Posts from ‘Lincoln’
Special is a funny word, and it doesn’t always mean something good. One hopes to avoid “special” classes in grade school, for example, and there isn’t a kid alive that looks forward to a bowl of Special K.
Class: Premium Midsize Crossover
Miles Driven: 296
Fuel Used: 14.4 gallons
For whatever reason, armchair sociologists and most of the non-automotive media seem to have fixated on 1957 as a pinnacle year for almost all American human endeavors. The best fashions, kitchen-appliance designs, diner menus, and, of course, cars, are largely ascribed to this singular period.
by Don Sikora II
Note: The following story was excerpted from the June 2016 issue of Collectible Automobile magazine.
The first Lincoln to bear the name Zephyr arrived for 1936. It was a medium-price car with unit-body construction and a “flathead” V-12 engine. Zephyr soon accounted for 80 percent of the luxury brand’s sales, and by 1940 became the basis for the stunning Continental. Somewhat surprisingly, the Zephyr name didn’t return after World War II.
by Jack Stewart
For most of Seventies, NBC broadcast a group of mysteries under the umbrella title of The NBC Mystery Movie. Starting in 1971, the original series rotated Columbo, McMillan and Wife, and McCloud in the same weekly time slot. At the peak of the series, there were NBC Mystery Movies on both Sunday and Wednesday evenings. The three original mysteries were the most popular (Columbo in particular), but there were 14 shows associated with the series before it ended in 1977: Columbo, McCloud, McMillan and Wife, Banacek, Snoop Sisters, Cool Million, Hec Ramsey, Madigan, Faraday and Company, Tenafly, Amy Prentiss, McCoy, Lanigan’s Rabbi, and Quincy, M.E. A few of the shows prominently featured interesting cars. Here are our favorites:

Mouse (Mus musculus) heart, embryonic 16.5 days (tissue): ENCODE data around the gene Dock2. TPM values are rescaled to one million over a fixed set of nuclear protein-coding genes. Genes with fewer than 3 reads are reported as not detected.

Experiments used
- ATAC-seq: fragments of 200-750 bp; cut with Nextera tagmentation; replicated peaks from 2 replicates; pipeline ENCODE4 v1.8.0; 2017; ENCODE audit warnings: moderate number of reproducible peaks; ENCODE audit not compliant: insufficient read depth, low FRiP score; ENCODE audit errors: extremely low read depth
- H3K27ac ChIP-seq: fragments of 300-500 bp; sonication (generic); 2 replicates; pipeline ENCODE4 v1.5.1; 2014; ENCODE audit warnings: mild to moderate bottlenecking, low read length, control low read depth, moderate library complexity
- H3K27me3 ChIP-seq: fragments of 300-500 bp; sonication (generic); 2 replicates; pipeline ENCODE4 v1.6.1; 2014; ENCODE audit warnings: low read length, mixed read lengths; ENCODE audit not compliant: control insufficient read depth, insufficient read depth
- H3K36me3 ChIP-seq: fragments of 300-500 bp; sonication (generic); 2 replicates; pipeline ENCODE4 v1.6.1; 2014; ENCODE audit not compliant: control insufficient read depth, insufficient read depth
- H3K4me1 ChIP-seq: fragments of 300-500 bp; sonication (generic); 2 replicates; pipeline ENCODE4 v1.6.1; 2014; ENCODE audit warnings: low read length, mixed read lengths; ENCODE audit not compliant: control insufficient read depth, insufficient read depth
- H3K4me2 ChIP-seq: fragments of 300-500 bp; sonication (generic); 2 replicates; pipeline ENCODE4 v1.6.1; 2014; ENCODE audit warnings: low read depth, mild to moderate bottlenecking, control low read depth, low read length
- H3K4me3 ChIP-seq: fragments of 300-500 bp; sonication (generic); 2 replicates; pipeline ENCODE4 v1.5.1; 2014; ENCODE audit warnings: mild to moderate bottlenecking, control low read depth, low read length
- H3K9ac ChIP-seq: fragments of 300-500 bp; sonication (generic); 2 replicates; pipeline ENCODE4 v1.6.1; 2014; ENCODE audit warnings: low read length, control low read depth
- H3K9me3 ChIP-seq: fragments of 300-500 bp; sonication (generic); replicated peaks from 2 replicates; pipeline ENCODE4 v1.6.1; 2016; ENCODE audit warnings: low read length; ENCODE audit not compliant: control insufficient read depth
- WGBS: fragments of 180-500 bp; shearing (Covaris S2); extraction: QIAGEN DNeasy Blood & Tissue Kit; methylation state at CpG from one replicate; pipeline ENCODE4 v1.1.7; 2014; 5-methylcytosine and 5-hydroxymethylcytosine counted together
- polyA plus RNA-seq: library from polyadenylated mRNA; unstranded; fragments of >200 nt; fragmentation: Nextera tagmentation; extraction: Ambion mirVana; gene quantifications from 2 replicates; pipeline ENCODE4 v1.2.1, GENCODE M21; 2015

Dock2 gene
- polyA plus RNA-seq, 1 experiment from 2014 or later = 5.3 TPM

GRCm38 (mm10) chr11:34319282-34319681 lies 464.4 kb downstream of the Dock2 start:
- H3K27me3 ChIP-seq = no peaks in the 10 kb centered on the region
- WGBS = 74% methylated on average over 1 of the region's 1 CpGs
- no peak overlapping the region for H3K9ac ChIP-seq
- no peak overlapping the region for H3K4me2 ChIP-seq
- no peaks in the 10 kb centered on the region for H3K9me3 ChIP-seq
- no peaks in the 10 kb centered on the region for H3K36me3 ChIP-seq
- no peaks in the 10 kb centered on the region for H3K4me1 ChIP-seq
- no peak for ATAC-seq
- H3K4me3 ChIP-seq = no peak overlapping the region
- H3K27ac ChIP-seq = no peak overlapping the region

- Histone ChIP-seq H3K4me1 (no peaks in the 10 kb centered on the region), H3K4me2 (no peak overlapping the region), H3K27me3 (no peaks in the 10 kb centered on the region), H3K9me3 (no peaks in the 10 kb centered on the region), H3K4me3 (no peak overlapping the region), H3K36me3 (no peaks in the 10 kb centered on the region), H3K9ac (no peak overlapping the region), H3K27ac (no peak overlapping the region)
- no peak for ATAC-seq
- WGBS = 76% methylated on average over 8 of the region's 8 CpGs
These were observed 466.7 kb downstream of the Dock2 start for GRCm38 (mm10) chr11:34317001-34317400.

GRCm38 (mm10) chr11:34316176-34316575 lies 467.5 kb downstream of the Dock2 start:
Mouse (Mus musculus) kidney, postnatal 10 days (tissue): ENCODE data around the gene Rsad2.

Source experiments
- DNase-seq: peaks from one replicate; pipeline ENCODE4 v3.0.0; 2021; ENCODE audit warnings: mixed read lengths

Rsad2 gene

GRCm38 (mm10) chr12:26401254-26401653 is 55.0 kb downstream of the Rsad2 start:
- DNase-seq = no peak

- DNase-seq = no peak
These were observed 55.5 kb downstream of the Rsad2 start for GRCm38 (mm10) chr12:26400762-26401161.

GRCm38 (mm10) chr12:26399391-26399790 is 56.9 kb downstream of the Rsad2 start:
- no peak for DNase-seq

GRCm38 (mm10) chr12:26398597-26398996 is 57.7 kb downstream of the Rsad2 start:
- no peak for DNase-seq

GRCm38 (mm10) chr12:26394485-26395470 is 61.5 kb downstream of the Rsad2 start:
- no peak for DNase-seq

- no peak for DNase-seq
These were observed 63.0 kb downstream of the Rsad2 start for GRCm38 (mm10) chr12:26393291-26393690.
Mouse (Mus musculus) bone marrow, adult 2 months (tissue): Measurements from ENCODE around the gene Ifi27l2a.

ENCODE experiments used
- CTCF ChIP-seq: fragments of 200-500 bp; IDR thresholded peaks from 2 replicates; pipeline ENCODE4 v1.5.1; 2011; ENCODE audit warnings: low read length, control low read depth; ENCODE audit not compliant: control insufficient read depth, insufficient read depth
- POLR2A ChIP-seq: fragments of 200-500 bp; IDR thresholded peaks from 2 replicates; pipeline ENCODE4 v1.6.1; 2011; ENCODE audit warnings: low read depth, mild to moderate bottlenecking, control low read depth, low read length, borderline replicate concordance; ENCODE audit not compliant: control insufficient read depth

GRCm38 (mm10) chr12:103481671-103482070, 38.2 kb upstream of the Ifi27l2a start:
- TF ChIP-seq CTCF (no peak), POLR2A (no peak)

Life is full of ironies, many of which go sadly overlooked. One ironic condition I tolerate—well, loathe, actually—is the fact that my new big screen TV requires a certain amount of boot-up time before I can watch anything. I find that excruciating, pre-entertainment pause a strange throwback to the era of mom “warming up” the set before the family would settle in to watch Mutual of Omaha’s Wild Kingdom.
From page 3 of Consumer Guide: Auto Test ’72:
The general auto-buying public is still intent on knowing “how does it run?” And that is what this 1972 Road Test issue of CONSUMER GUIDE is all about. So if you are in the market for a brand new 1972 model, and you want to know how it handles on the highways, how it rates for fuel economy, roominess, quietness, ride or brakes, you have come to the right place.
Lincoln unveiled a Navigator Concept at the 2016 New York Auto Show that forecasts what’s to come for the forthcoming redesigned production Navigator. The new look of the Concept matches the design motif of the recently unveiled 2017 Lincoln Continental and 2017 MKZ.
By Frank Peiler–Publisher, Collectible Automobile magazine
My first visit to the Chicago Auto Show happened in 1953, when I was 12 years old. Before then, I had to rely on the huge auto-show sections in Sunday editions of the three newspapers my family subscribed to: the Chicago Tribune, Chicago Daily News, and Chicago Sun-Times. I vividly recall pawing through the 1951 auto-show sections for every picture I could find of the Buick XP-300 and the only car that really amazed me, the LeSabre. It was then that I resolved to attend the auto show in person—as soon as I could persuade someone to take me.
Introduced at the 2016 Geneva Auto Show, the Bugatti Chiron will race to 60 mph from a dead stop in a claimed 2.5 seconds. My 1985 Volkswagen Scirocco was, according to Road & Track magazine, good for 10.1 seconds in the same sprint. And while my car consumed four times the time to cover the same ground, I take some comfort in the fact that I paid $6600 for the car in 1988, comfortably less than the Chiron’s $2.6 million asking.